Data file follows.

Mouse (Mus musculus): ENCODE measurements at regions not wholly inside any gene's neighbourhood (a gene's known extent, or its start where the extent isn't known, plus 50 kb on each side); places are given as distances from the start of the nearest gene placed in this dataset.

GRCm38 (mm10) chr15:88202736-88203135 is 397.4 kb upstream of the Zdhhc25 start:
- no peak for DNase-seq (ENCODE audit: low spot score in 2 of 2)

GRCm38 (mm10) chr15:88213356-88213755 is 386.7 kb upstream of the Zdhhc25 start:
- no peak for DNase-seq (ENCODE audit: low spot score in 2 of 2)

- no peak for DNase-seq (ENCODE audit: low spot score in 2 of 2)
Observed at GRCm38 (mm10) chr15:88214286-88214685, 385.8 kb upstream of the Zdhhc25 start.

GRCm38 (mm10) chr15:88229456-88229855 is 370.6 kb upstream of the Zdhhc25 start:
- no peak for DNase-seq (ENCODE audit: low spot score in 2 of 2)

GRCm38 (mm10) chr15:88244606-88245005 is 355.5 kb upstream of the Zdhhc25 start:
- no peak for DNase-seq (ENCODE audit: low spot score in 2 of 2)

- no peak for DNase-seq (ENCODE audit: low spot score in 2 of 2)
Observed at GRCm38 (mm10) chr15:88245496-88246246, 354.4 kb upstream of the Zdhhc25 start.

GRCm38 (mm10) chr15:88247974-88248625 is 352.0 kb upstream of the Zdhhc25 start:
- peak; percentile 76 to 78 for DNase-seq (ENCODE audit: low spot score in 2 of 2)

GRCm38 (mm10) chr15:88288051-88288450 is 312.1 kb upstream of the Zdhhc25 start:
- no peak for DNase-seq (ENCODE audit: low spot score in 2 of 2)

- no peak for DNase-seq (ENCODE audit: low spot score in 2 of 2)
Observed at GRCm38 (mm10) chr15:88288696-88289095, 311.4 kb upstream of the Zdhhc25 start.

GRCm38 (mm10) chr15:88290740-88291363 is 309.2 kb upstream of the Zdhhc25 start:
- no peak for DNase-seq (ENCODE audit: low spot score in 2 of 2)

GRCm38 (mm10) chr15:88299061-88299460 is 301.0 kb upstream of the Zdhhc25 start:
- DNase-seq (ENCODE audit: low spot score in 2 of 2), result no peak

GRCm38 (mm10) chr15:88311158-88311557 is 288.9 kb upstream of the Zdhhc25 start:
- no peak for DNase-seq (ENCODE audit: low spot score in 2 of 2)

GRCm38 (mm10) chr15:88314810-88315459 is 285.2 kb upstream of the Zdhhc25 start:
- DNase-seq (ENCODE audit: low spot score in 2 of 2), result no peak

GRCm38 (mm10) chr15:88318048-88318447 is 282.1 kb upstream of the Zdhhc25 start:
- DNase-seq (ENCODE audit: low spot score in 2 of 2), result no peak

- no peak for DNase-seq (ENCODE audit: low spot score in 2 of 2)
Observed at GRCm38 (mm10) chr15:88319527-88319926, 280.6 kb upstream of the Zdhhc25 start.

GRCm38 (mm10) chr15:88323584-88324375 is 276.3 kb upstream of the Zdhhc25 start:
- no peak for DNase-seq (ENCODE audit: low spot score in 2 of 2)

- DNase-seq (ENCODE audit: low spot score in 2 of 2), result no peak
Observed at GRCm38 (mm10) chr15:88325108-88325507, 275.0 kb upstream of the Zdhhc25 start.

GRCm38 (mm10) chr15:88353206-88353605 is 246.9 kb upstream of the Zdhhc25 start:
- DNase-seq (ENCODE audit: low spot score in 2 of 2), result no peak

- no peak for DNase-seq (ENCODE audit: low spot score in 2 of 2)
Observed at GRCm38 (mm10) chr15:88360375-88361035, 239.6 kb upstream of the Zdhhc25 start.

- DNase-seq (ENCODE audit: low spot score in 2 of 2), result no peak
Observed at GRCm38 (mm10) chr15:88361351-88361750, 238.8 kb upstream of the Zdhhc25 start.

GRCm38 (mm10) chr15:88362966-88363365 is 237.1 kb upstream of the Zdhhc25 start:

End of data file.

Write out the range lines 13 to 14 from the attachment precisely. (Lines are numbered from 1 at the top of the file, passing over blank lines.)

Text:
Observed at GRCm38 (mm10) chr15:88245496-88246246, 354.4 kb upstream of the Zdhhc25 start.

GRCm38 (mm10) chr15:88247974-88248625 is 352.0 kb upstream of the Zdhhc25 start: